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- Urinary Incontinence in Men Slideshow Pictures
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- Patient Comments: Nerve Disease and Bladder Control - Problems
- Patient Comments: Nerve Disease and Bladder Control - Tests
- Patient Comments: Nerve Disease and Bladder Control - Treatments
- Find a local Urologist in your town
- What bladder control problems does nerve damage cause?
- What causes nerve damage?
- How will the doctor test for nerve damage and bladder control problems?
- What are the treatments for overactive bladder?
- How do you do Kegel exercises?
- What are the treatments for lack of coordination between the bladder and urethra?
- What are the treatments for urine retention?
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How will the doctor test for nerve damage and bladder control problems?
Any evaluation for a health problem begins with a medical history and a general physical examination. Your doctor can use this information to narrow down the possible causes for your bladder problem.
If nerve damage is suspected, the doctor may need to test both the bladder itself and the nervous system, including the brain. Three different kinds of tests might be used:
Urodynamics. These tests involve measuring pressure in the bladder while it is being filled to see how much it can hold and then checking to see whether the bladder empties completely and efficiently.
Imaging. The doctor may use different types of equipment - ultrasound, X-rays, magnetic resonance imaging (MRI), and computerized tomography (CT) scans -- to take pictures of the urinary tract and nervous system, including the brain.
EEG and EMG. An electroencephalograph (EEG) is a test in which wires with pads are placed on the forehead to sense any dysfunction in the brain. The doctor may also use an electromyograph (EMG), which uses wires with pads placed on the lower abdomen to test the nerves and muscles of the bladder.
What are the treatments for overactive bladder?
The treatment for a bladder control problem depends on the cause of the nerve damage and the type of voiding dysfunction that results.
In the case of overactive bladder, your doctor may suggest a number of strategies, including bladder training, electrical stimulation, drug therapy, and, in severe cases where all other treatments have failed, surgery.
Bladder training. Your doctor may ask you to keep a bladder diary -- a record of your fluid intake, trips to the bathroom, and episodes of urine leakage. This record may indicate a pattern and suggest ways to avoid accidents by making a point of using the bathroom at certain times of the day -- a practice called timed voiding. As you gain control, you can extend the time between trips to the bathroom. Bladder training also includes Kegel exercises to strengthen the muscles that hold in urine.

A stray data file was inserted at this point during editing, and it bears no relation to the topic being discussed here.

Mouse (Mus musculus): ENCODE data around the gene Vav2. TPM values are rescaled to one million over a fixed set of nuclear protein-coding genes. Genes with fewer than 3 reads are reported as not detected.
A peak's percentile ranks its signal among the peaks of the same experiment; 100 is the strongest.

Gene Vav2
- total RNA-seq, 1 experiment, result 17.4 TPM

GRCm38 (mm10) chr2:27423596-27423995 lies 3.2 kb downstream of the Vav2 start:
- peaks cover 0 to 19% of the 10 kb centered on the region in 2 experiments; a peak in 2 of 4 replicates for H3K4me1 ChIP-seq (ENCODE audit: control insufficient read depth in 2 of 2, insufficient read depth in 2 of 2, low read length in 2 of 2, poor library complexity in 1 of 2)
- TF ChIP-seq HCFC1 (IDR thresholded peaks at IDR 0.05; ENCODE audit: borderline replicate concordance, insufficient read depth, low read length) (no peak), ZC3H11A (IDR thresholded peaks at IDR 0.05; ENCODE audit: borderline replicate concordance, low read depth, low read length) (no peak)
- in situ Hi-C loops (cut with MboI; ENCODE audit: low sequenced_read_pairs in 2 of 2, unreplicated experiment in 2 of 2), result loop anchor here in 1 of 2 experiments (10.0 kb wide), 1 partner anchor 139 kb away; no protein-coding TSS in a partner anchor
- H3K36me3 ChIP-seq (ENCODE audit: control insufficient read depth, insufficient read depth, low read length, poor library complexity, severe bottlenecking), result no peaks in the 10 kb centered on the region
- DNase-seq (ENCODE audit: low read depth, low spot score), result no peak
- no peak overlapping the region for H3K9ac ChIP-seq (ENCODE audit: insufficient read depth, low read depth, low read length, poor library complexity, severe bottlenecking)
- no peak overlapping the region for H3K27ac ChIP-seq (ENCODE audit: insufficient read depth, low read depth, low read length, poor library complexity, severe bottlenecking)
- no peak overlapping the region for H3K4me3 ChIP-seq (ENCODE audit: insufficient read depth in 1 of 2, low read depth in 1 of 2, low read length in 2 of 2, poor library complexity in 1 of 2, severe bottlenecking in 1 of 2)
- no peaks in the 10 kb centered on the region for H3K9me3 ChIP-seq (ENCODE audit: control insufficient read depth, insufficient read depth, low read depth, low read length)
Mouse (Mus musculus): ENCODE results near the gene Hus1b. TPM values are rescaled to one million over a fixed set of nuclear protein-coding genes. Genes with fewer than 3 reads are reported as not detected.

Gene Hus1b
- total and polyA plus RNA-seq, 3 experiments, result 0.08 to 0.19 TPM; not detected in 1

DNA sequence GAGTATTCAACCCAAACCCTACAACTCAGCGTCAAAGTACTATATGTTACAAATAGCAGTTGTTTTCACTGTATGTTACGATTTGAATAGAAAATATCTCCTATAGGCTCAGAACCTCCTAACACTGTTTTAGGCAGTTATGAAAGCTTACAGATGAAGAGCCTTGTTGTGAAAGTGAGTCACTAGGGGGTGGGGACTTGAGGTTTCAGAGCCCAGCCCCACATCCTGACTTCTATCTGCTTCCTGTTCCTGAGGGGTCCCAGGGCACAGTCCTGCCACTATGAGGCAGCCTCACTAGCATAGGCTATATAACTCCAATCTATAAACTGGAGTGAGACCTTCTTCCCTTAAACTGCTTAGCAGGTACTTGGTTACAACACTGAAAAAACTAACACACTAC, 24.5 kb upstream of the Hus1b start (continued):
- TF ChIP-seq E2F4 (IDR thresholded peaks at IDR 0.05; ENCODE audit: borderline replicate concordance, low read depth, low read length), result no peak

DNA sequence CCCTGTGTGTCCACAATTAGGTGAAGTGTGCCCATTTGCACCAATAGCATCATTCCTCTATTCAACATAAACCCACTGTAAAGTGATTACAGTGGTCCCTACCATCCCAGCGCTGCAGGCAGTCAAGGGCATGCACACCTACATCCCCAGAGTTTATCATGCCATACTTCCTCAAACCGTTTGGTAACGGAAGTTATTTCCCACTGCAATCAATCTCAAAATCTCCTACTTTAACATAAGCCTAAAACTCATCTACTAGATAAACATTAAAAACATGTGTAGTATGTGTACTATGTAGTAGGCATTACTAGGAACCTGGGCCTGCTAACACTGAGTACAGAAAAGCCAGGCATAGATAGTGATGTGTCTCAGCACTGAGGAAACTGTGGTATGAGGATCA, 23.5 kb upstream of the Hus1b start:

Electrical stimulation. Mild electrical pulses can be used to stimulate the nerves that control the bladder and sphincter muscles. There are two approaches to bladder nerve stimulation; peripheral and central. Peripheral stimulation is called percuntaneous tibial nerve stimulation (PTNS) and involves weekly treatments during which a physician plaes a small needle near the ankle and sends a small electrical current through the tibial nerve. Central stimulation is called InterStim and involves a minor surgical procedure to place the electric wire near the tailbone. This procedure involves two steps. First, the wire is placed under the skin and connected to a temporary stimulator, which you carry with you for several days. If your condition improves during this trial period, then the wire is placed next to the tailbone and attached to a permanent stimulator under your skin. The InterStim system is used to treat urge incontinence, urgency-frequency syndrome, and urinary retention in patients for whom other treatments have not worked.
Drug therapy. Different drugs can affect the nerves and muscles of the urinary tract in different ways.
- Drugs that relax bladder muscles and prevent bladder spasms include oxybutynin chloride (Ditropan), tolterodine (Detrol), solifenacin (Vesicare), darifenacin (Enablex), trospium chloride (Sanctura), festerodine (Toviaz), hyoscyamine (Levsin), and propantheline bromide (Pro-Banthine), which belong to the class of drugs called anticholinergics. Their most common side effect is dry mouth, although large doses may cause blurred vision, constipation, a faster heartbeat, and flushing. A new patch delivery system for oxybutynin (Oxytrol) may decrease side effects and is now available without a prescription. Newly approved medications for overactive bladder include Botox and mirabegron (Myrbetriq). Mirabegron belongs to a unique class of drugs called beta-3 adrenergic agonists and may be effective or better tolerated in cases where anticholinergics have not been successful. Botox can be injected into the bladder muscle using a cystoscope for patients who have failed other treatments.
- Drugs for depression that also relax bladder muscles include imipramine hydrochloride (Tofranil), a tricyclic antidepressant. Side effects may include fatigue, dry mouth, dizziness, blurred vision, nausea, and insomnia.
Surgery. In extreme cases, when incontinence is severe and other treatments have failed, surgery may be considered. The bladder may be made larger through an operation known as augmentation cystoplasty, in which a part of the diseased bladder is replaced with a section taken from the patient's bowel. This operation may improve the ability to store urine but may make the bladder more difficult to empty, making regular catheterization necessary. Additional risks of surgery include the bladder breaking open and leaking urine into the body, bladder stones, mucus in the bladder, and infection.